Improving maternal and newborn health remains at the heart of many of the issues we face as a global health community, and here in Ethiopia, Rwanda, and Tanzania, this issue is especially relevant.
Maternal deaths in our region accounted for approximately two-thirds of the global maternal deaths in 2017, and a child in sub-Saharan Africa is 10 times more likely to die in their first month compared to a child born in the global north. The majority of maternal deaths due to difficulties during pregnancy and giving birth could be prevented according to the latest “State of World’s Midwifery” report.
Between 2018 and 2020, the 50,000 Happy Birthdays project aimed to save the lives of thousands of mothers and newborns in Ethiopia, Rwanda, and Tanzania. Throughout this project, we have seen how competent midwives can help reverse preventable mortality rates.
In our three countries, more than 18,500 midwives and other health care providers have been trained to improve management of birth asphyxia, newborn prematurity, post-partum hemorrhage, and eclampsia. Across the project implementation sites, internal project data indicated a 26% reduction in stillbirth rates in Ethiopia, a 57% reduction in newborn deaths in Rwanda, and a 33% reduction in maternal deaths in Tanzania.
We have come together as midwives and project managers to draw on our experiences and outline ways in which maternal and newborn health care can be strengthened in our respective countries as COVID-19 continues to further compromise efforts to improve maternal and newborn health.
Provide frequent, simulated training to student midwives
The 50,000 Happy Birthdays project addressed both preservice and in-service health providers, aligning the knowledge and skills of students with experienced clinicians, ultimately decreasing the disparity between theory and practice.
Through the project, life-like maternal and newborn mannequins were provided to universities and colleges, allowing students to practice and feel confident performing simulated obstetric emergency skills prior to entering a health facility and caring for patients.
We saw that students who were trained during this project had confidence to resuscitate a newborn, call for help to manage bleeding after birth, and could identify signs of life-threatening complications. These findings showed that parallel training of midwifery students and practicing midwives improves communication and collaboration between health care providers and improves quality of care for women and newborns.
In 2019, Rukia Ramadhani Shaban, a midwife of seven years from Tanzania’s Pwani Region, attended a 50,000 Happy Birthdays training where she learned core midwifery skills. Recently, she was able to put her training to use during a delivery where a mother was experiencing rapid blood loss. Rukia recognized the symptoms of a postpartum hemorrhage and administered a dose of oxytocin, helping the mother to deliver the placenta and ultimately saving her life.
Increase the competencies of in-service midwives
Midwives are integral to the childbirth continuum — they support women and their communities with prenatal and newborn care, breastfeeding, family planning, and screening for HIV, among many other responsibilities.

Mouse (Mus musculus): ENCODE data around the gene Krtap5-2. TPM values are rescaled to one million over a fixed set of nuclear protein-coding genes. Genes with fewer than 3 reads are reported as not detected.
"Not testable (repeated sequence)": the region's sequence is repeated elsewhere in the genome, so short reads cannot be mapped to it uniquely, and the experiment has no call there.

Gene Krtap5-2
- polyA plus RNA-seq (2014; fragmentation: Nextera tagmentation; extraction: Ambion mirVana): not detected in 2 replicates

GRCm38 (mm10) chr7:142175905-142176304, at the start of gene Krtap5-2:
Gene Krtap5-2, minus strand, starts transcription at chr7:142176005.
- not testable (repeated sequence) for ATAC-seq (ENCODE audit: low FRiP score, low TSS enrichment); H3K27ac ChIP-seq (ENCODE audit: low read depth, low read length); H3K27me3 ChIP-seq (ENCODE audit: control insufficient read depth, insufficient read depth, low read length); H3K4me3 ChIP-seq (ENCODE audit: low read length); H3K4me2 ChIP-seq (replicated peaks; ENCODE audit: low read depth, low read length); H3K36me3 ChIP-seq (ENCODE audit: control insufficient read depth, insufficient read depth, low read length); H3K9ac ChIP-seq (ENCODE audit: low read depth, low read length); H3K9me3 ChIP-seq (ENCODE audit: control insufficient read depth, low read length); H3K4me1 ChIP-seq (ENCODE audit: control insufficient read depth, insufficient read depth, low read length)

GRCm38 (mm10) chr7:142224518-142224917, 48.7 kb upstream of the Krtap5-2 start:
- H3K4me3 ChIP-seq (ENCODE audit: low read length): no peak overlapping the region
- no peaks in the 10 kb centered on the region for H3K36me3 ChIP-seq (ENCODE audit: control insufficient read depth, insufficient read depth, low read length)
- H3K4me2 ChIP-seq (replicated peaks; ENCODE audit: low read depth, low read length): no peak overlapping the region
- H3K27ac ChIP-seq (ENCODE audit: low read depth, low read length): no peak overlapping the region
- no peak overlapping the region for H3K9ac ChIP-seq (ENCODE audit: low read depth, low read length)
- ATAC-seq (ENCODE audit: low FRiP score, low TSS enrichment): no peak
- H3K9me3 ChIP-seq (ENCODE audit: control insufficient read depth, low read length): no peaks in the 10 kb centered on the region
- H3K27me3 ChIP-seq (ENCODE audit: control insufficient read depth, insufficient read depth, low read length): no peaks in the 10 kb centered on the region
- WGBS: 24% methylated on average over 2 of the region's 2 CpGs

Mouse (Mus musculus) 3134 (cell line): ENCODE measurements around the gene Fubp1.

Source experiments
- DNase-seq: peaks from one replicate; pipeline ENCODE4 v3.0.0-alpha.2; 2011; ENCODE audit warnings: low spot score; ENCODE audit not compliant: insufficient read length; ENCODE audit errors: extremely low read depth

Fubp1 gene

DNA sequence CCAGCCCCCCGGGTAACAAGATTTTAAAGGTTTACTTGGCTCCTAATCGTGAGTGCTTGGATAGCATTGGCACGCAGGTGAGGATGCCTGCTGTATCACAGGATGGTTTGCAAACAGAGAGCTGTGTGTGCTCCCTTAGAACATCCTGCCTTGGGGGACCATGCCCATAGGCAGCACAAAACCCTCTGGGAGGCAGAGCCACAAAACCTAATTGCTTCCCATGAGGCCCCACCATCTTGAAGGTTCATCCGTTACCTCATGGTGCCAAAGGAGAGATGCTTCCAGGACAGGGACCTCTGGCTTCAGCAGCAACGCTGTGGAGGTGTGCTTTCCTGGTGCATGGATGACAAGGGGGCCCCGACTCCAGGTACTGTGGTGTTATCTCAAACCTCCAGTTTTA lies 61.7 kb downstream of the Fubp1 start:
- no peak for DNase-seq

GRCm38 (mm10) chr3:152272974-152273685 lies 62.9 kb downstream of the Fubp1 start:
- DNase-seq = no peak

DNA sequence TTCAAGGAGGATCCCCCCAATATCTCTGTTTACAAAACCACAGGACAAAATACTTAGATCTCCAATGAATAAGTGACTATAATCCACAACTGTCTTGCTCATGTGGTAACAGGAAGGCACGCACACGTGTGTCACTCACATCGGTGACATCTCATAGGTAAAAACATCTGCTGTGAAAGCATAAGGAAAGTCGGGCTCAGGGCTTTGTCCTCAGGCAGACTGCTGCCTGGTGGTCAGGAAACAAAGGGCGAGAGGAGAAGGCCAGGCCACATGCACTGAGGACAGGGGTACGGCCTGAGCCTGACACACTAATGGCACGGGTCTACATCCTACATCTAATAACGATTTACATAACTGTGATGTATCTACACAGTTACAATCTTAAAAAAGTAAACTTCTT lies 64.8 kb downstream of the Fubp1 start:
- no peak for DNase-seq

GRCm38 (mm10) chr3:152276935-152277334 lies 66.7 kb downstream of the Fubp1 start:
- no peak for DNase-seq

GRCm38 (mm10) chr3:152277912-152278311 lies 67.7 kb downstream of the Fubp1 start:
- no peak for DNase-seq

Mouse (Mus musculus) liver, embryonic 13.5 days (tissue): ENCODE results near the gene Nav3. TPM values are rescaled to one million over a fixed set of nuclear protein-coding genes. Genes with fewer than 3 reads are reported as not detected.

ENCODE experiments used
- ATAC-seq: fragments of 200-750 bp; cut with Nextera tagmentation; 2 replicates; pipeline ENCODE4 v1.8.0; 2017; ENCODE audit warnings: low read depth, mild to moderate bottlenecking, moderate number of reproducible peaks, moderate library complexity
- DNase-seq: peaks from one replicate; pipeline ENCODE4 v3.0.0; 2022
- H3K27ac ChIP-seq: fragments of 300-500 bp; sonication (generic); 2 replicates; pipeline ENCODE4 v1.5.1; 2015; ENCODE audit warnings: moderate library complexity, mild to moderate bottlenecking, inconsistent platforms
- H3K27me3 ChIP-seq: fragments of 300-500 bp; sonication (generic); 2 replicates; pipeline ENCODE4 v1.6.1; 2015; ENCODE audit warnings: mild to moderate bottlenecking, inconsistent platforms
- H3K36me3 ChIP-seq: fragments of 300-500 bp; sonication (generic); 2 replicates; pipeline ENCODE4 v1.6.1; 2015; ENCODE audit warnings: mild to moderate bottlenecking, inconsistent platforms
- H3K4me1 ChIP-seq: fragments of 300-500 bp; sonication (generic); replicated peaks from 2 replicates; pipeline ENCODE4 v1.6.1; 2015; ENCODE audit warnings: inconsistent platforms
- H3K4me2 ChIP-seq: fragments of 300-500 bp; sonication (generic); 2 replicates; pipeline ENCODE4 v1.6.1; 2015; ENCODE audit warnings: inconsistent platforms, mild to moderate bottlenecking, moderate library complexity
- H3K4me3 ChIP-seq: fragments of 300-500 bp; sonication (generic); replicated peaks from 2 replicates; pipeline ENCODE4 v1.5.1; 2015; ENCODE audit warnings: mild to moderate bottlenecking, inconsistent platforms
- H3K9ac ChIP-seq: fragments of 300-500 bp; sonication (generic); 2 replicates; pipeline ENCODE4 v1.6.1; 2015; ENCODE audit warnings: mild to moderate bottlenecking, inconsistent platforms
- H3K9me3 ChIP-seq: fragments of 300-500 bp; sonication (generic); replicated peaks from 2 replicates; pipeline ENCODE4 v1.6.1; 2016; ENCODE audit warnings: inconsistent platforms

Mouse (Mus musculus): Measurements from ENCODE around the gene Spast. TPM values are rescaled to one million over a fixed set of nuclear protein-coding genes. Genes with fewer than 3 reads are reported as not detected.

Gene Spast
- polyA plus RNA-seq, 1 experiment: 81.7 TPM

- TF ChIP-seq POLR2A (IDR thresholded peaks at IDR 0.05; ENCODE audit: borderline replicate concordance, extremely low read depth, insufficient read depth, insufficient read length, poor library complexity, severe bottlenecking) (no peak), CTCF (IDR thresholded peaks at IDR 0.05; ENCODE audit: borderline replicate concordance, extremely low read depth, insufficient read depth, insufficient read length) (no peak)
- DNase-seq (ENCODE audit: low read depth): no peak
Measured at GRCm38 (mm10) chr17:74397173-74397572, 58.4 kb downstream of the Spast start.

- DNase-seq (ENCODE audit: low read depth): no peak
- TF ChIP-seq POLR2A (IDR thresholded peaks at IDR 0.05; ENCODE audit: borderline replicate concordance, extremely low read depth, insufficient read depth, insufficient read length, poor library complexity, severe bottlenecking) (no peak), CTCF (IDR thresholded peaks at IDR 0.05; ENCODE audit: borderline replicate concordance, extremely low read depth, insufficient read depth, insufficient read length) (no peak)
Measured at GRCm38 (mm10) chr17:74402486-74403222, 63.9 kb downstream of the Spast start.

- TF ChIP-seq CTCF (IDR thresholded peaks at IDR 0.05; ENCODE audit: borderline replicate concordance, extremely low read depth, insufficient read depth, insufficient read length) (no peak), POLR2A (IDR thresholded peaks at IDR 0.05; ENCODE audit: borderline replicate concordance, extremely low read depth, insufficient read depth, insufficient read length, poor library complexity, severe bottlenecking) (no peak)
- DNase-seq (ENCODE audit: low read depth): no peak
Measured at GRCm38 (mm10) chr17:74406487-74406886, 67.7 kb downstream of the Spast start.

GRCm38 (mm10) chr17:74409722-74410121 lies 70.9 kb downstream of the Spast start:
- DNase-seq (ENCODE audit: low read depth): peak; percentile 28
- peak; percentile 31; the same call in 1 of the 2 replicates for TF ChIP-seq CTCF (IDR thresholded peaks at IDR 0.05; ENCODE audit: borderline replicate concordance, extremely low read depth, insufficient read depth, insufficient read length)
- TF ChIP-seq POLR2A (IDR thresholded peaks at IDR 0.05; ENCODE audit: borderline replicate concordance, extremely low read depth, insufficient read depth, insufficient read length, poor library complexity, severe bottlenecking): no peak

There is a global shortage of midwives which may contribute to high death rates of mothers and babies across the continent, and the death rates of birthing women and newborns may be on the rise as a result of diverted attention from maternal health sectors to the management of COVID-19.
Through the 50,000 Happy Birthdays project, we’ve managed to increase the number of competent in-service midwives significantly in all three regions. In Ethiopia alone, the project has trained 12,000 midwives and other health care professionals to effectively manage the most frequent complications that arise during birth. But much more needs to be done to ensure young people in underresourced countries and around the world are pursuing a career in midwifery.
Bring greater awareness and autonomy to the profession of midwifery
Around the world, we see midwifery continually conflated with nursing, and our three countries are no exception. The necessity and value of each profession is undisputed. However, in conflating the two, we risk negatively impacting midwives, women, and newborns. Nurses sometimes end up representing midwives in policy- and decision-making conversations pertaining to maternal and newborn health. Nurses typically focus on the treatment of the sick and injured, whereas midwives see pregnancy and birth as normal life events that usually don’t require medical intervention.
Rwandan facilitators of the 50,000 Happy Birthdays regularly worked with women and communities who were unaware of the differences between nurses and midwives. As a result, they lacked adequate or correct information about how birthing experiences can be improved with the care provided by a well-trained midwife. An unintended but positive outcome of this project was the opportunity to correct these common misconceptions.
Perhaps more significantly, we see firsthand that the limited availability of competent midwives is a significant impediment to achieving Sustainable Development Goal 3.
To increase the number and status of midwives, advocacy is essential, not only through highlighting the achievements of initiatives such as the 50,000 Happy Birthdays project but also through the strengthening of midwives' associations, positioning these organizations to collaborate with ministries of health and inform policies that impact mothers and newborns.